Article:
There are many things that can cause your horse abdominal pain, but the basic usage of the word “colic” for horses is a problem with the gastrointestinal tract. The most common types of colic are gas colic with pain and problems from distension of the bowel and stomach walls, obstructive colic (and this can include sand colic) with the passage of nutrients blocked, and colic with a twisted gut. All three types of colic can present with similar signs. What must be emphasized is if you suspect your horse has colic, you need to contact your veterinarian immediately, as it has a much better prognosis if caught early.
We cannot stress enough that you also need to know your horse’s “normal.” His behavior, attitude and habits are just as important as the numbers from his physiologic values. If you arrive at the barn to feed your horse in the morning and the horse who is normally fussing to get his breakfast is standing quietly, something is likely amiss. Take the time to observe and evaluate your horse. With experience, you can do that in mere seconds as it becomes second nature.
Often the first sign of colic is a horse who didn’t clean up his feed or shows little interest in his feed. Horses are eating machines – designed to eat almost nonstop under natural conditions. Miniature horse fanciers feel this is by far and away the first sign of colic in their small equines.
Classically, horses with colic will roll, bite or kick at their abdomen and sweat. Some horses will resist walking, which used to be the cure-all for colic. Don’t count on your horse presenting with classic signs. While some horses react to pain with fussiness, others become quiet and depressed.
While you get a call in to your veterinarian, collect as much information as you can. If you can provide your veterinarian with your horse’s vital signs, recent eating history and an accurate description of his behavior, your veterinarian can judge if this is an immediate emergency or if there are some things you can do for now to see if your horse responds in about an hour or if you need to load your horse in the trailer and head to a clinic ASAP.
While waiting for your veterinarian, you may walk your horse, though if he prefers to simply stand, let him. You do not want him rolling or thrashing, but he doesn’t need to be exhausted either. Remove his food. Recheck the normals such as heart rate, respiratory rate and the capillary refill test (CRT) every 30 minutes or so to watch for trends.
Once your horse is in veterinary care, there are some immediate actions taken to make your horse more comfortable. Pain medications may be administered, but don’t give these yourself unless directed to do so by your veterinarian as you could mask important signs.
Fluids may be needed to hydrate your horse. Generally a nasogastric tube will be passed to relieve any gas build up and reflux from the stomach. Your veterinarian will listen for gut sounds and do a rectal exam to feel for anything out of the norm inside. A sample of abdominal fluid may be collected to look for blood, protein and bacteria while a regular blood sample may also be drawn to look for underlying causes and to evaluate your horse’s condition.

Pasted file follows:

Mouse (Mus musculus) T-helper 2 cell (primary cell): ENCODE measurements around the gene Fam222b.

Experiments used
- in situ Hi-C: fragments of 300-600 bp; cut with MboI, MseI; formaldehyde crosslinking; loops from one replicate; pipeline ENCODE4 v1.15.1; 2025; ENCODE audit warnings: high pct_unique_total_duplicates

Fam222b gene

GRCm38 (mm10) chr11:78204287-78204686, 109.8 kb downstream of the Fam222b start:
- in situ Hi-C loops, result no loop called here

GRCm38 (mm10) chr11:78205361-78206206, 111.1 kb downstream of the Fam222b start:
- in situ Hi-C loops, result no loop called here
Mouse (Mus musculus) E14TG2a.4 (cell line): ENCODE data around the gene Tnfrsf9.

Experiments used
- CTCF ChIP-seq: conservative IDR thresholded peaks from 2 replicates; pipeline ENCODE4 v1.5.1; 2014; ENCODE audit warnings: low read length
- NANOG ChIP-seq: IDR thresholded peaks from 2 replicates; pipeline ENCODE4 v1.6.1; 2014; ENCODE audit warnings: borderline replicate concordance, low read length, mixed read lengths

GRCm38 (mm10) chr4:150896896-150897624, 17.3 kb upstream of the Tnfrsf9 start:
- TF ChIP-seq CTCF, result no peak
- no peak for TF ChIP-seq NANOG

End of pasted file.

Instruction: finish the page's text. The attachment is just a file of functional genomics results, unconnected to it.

If you’re lucky, no flashing warning signs will be found and the basic medical treatments will take care of the problem. Your horse will still need close observation for a couple of days, though, as fluids and medications can mask an underlying problem.
If your veterinarian gets a large amount of reflux (as in multiple gallons) when tubing your horse, can’t detect any gut sounds after some treatment or feels something abnormal on the rectal exam, a referral to a facility with surgical capability may be recommended. A high pulse rate – say over 60 – with continued pain despite pain medications and a slow CRT or abnormal mucous membrane color are also considerations for referral.
Surgical treatment of colics has come a long way. Anesthetic protocols, fluid administration, pain medications and monitoring protocols have all contributed to making colic surgery much more successful than in years gone by. If your horse requires surgery expect a sizable bill, but you can usually look forward to resuming your normal activities together in two to three months.
The most important thing you can do is make sure your horse-management practices are all geared toward preventing colic:
- Make sure your horse receives plenty of roughage/forage in his diet.
- Horse gastrointestinal tracts were designed to handle this type of feed – not a high grain diet.
- If possible, feed your horse multiple times per day when he is not out on pasture.
- Try to establish and follow a routine for your horse – when he gets fed, how much, etc. Horses prefer a set routine.
- When you have to change feeds, try to do so gradually; mixing the old feed in with the new for a week or so if possible.
- Make sure your horse always has access to fresh, clean water.
- Establish an effective parasite control program using fecals as the basis for your medications.
- Have annual physicals and dentals done by your vet to stay on top of any problems your horse might be developing.
- A horse who has had an episode of colic is prone to recurrent attacks, but careful management can help to prevent this problem from striking the horse again.